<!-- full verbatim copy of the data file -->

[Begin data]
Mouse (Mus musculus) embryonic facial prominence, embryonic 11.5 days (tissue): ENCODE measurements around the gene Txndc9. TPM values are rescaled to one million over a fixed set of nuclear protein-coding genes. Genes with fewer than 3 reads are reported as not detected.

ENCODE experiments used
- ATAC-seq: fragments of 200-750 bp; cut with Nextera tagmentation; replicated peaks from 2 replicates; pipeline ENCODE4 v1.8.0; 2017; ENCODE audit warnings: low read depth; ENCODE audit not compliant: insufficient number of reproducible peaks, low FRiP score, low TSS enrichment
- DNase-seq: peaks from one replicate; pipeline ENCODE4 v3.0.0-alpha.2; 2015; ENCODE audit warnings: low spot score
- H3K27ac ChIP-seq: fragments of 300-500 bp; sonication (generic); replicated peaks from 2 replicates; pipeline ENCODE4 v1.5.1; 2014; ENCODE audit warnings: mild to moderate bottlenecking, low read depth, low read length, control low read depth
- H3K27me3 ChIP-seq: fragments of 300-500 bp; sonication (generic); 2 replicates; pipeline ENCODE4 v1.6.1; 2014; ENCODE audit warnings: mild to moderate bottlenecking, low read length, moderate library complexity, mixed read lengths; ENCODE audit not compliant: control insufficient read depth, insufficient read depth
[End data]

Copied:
Mouse (Mus musculus) embryonic facial prominence, embryonic 11.5 days (tissue): ENCODE measurements around the gene Txndc9. TPM values are rescaled to one million over a fixed set of nuclear protein-coding genes. Genes with fewer than 3 reads are reported as not detected.

ENCODE experiments used
- ATAC-seq: fragments of 200-750 bp; cut with Nextera tagmentation; replicated peaks from 2 replicates; pipeline ENCODE4 v1.8.0; 2017; ENCODE audit warnings: low read depth; ENCODE audit not compliant: insufficient number of reproducible peaks, low FRiP score, low TSS enrichment
- DNase-seq: peaks from one replicate; pipeline ENCODE4 v3.0.0-alpha.2; 2015; ENCODE audit warnings: low spot score
- H3K27ac ChIP-seq: fragments of 300-500 bp; sonication (generic); replicated peaks from 2 replicates; pipeline ENCODE4 v1.5.1; 2014; ENCODE audit warnings: mild to moderate bottlenecking, low read depth, low read length, control low read depth
- H3K27me3 ChIP-seq: fragments of 300-500 bp; sonication (generic); 2 replicates; pipeline ENCODE4 v1.6.1; 2014; ENCODE audit warnings: mild to moderate bottlenecking, low read length, moderate library complexity, mixed read lengths; ENCODE audit not compliant: control insufficient read depth, insufficient read depth